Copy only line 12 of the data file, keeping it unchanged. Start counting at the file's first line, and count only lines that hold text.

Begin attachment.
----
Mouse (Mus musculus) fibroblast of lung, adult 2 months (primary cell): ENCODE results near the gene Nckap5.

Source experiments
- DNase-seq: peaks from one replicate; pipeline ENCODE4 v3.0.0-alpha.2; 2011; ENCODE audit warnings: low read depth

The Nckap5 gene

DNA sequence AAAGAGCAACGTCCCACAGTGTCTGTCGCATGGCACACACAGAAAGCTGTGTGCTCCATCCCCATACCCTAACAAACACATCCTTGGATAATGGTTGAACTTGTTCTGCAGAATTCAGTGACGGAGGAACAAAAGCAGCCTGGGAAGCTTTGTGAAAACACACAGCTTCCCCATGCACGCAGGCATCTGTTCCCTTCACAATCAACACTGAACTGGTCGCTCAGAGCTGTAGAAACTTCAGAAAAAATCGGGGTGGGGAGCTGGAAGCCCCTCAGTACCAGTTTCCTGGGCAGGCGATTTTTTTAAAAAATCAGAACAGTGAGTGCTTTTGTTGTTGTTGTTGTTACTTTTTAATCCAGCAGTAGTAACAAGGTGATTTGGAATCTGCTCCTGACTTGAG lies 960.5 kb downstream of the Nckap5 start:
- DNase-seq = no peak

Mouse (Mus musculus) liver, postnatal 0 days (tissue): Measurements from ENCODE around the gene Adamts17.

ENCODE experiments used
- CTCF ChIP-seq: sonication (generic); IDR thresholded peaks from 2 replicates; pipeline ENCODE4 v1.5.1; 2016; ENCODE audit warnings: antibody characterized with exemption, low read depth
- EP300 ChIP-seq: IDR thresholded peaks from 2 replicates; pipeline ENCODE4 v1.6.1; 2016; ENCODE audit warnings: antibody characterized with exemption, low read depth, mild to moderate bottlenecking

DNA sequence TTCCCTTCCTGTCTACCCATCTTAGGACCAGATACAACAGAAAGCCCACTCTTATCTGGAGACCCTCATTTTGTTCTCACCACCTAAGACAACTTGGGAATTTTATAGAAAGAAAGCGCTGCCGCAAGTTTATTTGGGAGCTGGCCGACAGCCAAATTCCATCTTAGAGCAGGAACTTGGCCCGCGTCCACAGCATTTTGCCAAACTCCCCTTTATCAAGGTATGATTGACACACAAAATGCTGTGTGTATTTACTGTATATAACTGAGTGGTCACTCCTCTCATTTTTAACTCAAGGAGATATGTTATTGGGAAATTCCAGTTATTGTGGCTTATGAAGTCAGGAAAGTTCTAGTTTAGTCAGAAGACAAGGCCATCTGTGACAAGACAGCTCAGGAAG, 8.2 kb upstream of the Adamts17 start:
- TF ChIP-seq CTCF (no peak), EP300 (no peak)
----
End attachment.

- TF ChIP-seq CTCF (no peak), EP300 (no peak)